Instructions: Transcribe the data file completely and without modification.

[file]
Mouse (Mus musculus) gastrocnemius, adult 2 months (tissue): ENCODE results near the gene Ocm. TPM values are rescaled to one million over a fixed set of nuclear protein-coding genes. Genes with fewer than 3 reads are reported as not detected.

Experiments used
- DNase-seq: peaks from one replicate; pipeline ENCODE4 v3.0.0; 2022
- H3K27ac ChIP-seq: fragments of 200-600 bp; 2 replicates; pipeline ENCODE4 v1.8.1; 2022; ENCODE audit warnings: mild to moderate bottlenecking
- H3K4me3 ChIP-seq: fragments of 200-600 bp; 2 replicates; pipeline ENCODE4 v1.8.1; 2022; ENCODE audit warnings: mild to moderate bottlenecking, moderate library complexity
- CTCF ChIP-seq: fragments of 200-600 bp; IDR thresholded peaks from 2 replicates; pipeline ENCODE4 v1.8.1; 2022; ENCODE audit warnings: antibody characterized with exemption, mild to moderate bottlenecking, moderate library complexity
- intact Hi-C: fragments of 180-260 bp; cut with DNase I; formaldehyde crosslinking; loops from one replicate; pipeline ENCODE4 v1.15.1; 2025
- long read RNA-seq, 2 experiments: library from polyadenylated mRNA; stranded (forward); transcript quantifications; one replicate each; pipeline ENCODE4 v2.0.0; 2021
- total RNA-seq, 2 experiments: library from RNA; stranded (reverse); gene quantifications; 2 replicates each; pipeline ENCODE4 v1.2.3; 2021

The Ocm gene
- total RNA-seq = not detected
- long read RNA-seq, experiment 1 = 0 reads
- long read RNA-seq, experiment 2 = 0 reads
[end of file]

Mouse (Mus musculus) gastrocnemius, adult 2 months (tissue): ENCODE results near the gene Ocm. TPM values are rescaled to one million over a fixed set of nuclear protein-coding genes. Genes with fewer than 3 reads are reported as not detected.

Experiments used
- DNase-seq: peaks from one replicate; pipeline ENCODE4 v3.0.0; 2022
- H3K27ac ChIP-seq: fragments of 200-600 bp; 2 replicates; pipeline ENCODE4 v1.8.1; 2022; ENCODE audit warnings: mild to moderate bottlenecking
- H3K4me3 ChIP-seq: fragments of 200-600 bp; 2 replicates; pipeline ENCODE4 v1.8.1; 2022; ENCODE audit warnings: mild to moderate bottlenecking, moderate library complexity
- CTCF ChIP-seq: fragments of 200-600 bp; IDR thresholded peaks from 2 replicates; pipeline ENCODE4 v1.8.1; 2022; ENCODE audit warnings: antibody characterized with exemption, mild to moderate bottlenecking, moderate library complexity
- intact Hi-C: fragments of 180-260 bp; cut with DNase I; formaldehyde crosslinking; loops from one replicate; pipeline ENCODE4 v1.15.1; 2025
- long read RNA-seq, 2 experiments: library from polyadenylated mRNA; stranded (forward); transcript quantifications; one replicate each; pipeline ENCODE4 v2.0.0; 2021
- total RNA-seq, 2 experiments: library from RNA; stranded (reverse); gene quantifications; 2 replicates each; pipeline ENCODE4 v1.2.3; 2021

The Ocm gene
- total RNA-seq = not detected
- long read RNA-seq, experiment 1 = 0 reads
- long read RNA-seq, experiment 2 = 0 reads